Who Cooks It Better? UK vs USA

You know that segment in trashy celebrity magazines called Who Wore It Better? There are side-by-side pictures of two different celebrities wearing the same outfit with a percentage of votes preferring one over another.

There should be something similar called Who Cooked It Better, although there wouldn’t be anything interesting to report since America would win 100% of the time.

Here’s one reason I couldn’t move to London: I wasn’t impressed by any of the meals I ate. I wish I could say differently, but truthfully, the food wasn’t phenomenal and for the price, it lacked value. Alas, I am a very very spoiled California gal.

Check out some of the London lowlights with my alternative for a better meal in San Francisco.

Tea at Bea’s of Bloomsbury at St. Paul’s. Better bet: Dartealing in SF with cucumber sandwiches that are light, yet scrumptious. Very disappointed with the rock-hard sandwiches seen below at Bea’s.


Polpo in Soho. While this was one of the better meals we ate, I still prefer A16 in SF which is similar, but way better.


Racine in Knightsbridge. They get one star for having foie gras on the menu. But look at this horrible presentation! They also scowled when Dean asked for crostinis. Hmmm, I don’t know any restaurant that serves foie gras completely on its own. So many French places to choose from in SF, but I’ll go with Fringale in SOMA.


We ate at the much-heralded Pizza East in Shoreditch on our last night. I’d lost my appetite with my sickness so didn’t have any pizza, but the meatballs were divine. Nevertheless, Zero Zero in SF is still the best.

2 Nights in Chianti

Villa Bordoni

Last you heard from me about Italy, I was crying over mosquito-infested Florence. No more tears once we picked up our Peugeot SUV rental and skedaddled to our next spot: Greve-in-Chianti. Moreover, that frown of mine turned into the Cheshire cat smile once I found out our lux hotel upgraded us to the biggest room in the villa. Score 1 for the honeymooners! With the bar and gourmet restaurant, the open air fitness pavilion, and the spa in the bathroom with hydro massage jets, there really was no reason to leave Villa Bordoni.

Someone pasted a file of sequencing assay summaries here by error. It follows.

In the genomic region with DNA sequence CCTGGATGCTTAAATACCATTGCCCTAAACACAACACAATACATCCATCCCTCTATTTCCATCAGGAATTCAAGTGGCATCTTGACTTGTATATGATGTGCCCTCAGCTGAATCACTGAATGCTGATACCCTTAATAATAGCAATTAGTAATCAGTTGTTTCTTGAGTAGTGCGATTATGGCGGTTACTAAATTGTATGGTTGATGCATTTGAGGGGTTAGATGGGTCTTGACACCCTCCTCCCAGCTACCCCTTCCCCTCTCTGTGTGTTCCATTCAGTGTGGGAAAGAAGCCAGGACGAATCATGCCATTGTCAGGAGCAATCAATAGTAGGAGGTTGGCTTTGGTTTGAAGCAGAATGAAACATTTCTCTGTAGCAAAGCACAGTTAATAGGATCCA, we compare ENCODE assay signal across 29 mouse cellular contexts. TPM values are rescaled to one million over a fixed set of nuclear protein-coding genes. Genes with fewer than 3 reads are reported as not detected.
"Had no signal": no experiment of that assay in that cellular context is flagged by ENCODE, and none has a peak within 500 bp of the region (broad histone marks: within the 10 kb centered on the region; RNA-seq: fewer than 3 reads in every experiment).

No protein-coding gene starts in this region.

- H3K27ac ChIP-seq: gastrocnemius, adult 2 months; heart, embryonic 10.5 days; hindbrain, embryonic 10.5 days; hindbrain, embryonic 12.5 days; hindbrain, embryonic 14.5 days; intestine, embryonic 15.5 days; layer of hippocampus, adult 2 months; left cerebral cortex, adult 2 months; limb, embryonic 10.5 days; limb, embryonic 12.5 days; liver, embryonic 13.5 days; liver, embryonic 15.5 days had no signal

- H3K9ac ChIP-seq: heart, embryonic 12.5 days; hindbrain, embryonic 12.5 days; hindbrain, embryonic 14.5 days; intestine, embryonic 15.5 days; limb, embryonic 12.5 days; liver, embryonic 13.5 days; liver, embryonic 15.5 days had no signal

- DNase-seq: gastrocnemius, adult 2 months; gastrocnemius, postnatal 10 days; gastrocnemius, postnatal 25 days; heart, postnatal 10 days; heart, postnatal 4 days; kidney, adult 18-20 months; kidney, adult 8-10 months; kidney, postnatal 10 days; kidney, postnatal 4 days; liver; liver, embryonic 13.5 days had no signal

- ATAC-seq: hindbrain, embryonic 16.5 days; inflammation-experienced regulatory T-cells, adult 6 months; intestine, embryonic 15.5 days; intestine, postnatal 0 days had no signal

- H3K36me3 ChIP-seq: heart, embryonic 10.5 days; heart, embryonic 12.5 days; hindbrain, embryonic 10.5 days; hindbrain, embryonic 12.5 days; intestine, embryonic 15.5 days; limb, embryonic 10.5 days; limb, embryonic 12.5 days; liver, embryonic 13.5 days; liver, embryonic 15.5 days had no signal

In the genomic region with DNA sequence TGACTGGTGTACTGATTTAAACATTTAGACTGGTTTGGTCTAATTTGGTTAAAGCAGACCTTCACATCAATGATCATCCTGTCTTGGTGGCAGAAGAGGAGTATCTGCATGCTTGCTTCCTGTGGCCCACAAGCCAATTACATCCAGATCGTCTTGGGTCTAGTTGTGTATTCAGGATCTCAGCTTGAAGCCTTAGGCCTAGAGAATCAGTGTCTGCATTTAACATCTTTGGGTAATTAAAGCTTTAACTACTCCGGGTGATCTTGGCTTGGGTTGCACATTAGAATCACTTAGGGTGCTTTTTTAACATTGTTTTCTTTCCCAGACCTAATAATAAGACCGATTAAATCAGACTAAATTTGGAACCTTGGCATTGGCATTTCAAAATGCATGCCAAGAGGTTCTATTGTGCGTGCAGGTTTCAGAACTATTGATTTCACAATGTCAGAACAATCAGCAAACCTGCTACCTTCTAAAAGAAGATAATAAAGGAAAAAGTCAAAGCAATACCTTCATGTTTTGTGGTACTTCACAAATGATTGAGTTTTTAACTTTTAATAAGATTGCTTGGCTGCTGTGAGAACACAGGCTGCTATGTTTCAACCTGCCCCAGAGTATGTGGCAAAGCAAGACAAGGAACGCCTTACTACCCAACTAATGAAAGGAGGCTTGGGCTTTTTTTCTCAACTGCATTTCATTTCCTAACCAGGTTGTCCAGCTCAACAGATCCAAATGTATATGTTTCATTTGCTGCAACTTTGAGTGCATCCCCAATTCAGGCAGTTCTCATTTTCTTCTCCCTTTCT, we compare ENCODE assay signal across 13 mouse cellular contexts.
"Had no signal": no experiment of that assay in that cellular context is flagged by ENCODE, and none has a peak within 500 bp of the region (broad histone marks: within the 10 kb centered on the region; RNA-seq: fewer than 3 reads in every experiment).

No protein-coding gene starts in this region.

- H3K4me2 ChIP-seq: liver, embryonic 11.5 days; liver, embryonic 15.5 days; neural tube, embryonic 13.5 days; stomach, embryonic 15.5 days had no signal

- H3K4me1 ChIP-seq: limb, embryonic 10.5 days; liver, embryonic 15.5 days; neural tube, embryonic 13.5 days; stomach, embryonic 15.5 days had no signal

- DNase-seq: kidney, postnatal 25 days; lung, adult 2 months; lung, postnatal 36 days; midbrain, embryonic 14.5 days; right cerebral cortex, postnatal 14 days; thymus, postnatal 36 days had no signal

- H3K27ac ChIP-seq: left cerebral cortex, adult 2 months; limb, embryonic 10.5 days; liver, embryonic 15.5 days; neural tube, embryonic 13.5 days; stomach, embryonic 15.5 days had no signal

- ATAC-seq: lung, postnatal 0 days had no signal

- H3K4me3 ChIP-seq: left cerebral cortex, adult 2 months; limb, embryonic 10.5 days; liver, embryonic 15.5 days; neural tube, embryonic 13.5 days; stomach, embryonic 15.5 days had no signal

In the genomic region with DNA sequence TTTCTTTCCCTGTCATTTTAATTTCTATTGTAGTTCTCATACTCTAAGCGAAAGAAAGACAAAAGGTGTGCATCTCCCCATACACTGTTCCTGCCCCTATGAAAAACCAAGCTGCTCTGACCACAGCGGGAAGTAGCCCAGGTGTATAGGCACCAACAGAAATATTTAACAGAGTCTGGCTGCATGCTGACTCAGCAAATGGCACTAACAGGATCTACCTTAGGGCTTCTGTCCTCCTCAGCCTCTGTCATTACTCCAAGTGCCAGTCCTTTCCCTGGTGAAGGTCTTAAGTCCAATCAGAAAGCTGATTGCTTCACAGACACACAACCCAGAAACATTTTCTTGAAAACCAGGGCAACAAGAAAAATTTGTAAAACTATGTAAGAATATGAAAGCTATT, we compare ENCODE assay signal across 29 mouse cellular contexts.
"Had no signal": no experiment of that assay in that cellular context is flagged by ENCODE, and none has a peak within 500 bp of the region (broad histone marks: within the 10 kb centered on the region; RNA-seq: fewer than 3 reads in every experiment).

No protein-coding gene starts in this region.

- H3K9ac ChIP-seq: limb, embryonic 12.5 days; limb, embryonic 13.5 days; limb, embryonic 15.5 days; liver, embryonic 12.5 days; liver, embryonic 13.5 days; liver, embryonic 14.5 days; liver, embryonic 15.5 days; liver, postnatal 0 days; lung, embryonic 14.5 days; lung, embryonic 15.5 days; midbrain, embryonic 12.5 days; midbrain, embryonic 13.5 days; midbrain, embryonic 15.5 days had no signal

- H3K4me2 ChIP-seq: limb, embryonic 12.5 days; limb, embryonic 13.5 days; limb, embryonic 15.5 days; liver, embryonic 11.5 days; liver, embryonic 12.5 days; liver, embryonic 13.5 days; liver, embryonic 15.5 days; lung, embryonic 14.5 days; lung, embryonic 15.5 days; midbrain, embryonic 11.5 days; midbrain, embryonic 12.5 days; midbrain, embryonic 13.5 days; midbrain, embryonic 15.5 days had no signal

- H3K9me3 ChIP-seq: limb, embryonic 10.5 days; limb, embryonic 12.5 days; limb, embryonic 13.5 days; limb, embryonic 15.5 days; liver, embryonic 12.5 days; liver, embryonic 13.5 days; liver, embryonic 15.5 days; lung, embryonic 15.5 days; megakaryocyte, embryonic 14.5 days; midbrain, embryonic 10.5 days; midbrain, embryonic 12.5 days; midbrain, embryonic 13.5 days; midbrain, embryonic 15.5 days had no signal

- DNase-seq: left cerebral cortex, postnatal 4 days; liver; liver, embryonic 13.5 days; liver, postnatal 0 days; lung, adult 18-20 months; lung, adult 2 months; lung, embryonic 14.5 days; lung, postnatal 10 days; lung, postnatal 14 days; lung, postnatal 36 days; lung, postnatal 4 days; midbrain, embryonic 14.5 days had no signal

But alas we did to do some wine tasting. The Chianti region is very hilly and peppered with hamlets (small villages) where you could stop, look out from castle ruins, finally eat good food, and drink mediocre wine.

I really was not pleased with the food in Italy until we got to Chianti. For example, in Florence I ordered anchovy spaghetti at a restaurant that came recommended from several sources. There wasn’t a single anchovy in my dish. The spaghetti had the anchovy taste so it must have been dipped in the broth, but that’s it. Can you imagine eating a plate of noodles without anything else? Most of our experiences were like that. All carb, no meaty substance. For one of our lunches we both ordered rigatoni with bacon and eggs. Sounds good, right? Our plates came out filled with rigatoni and maybe 15 bacon bits. Bacon bits, like the stuff that comes out of a shaker. So often I took one bite of my entree and sadly said, “disgusting.” I would bet on any restaurant in North Beach over many of the restaurants in Venice and Florence—let alone A16 or Delfina.

Oh goodness, I have a spoiled California palate.

Pictures from the Chianti region.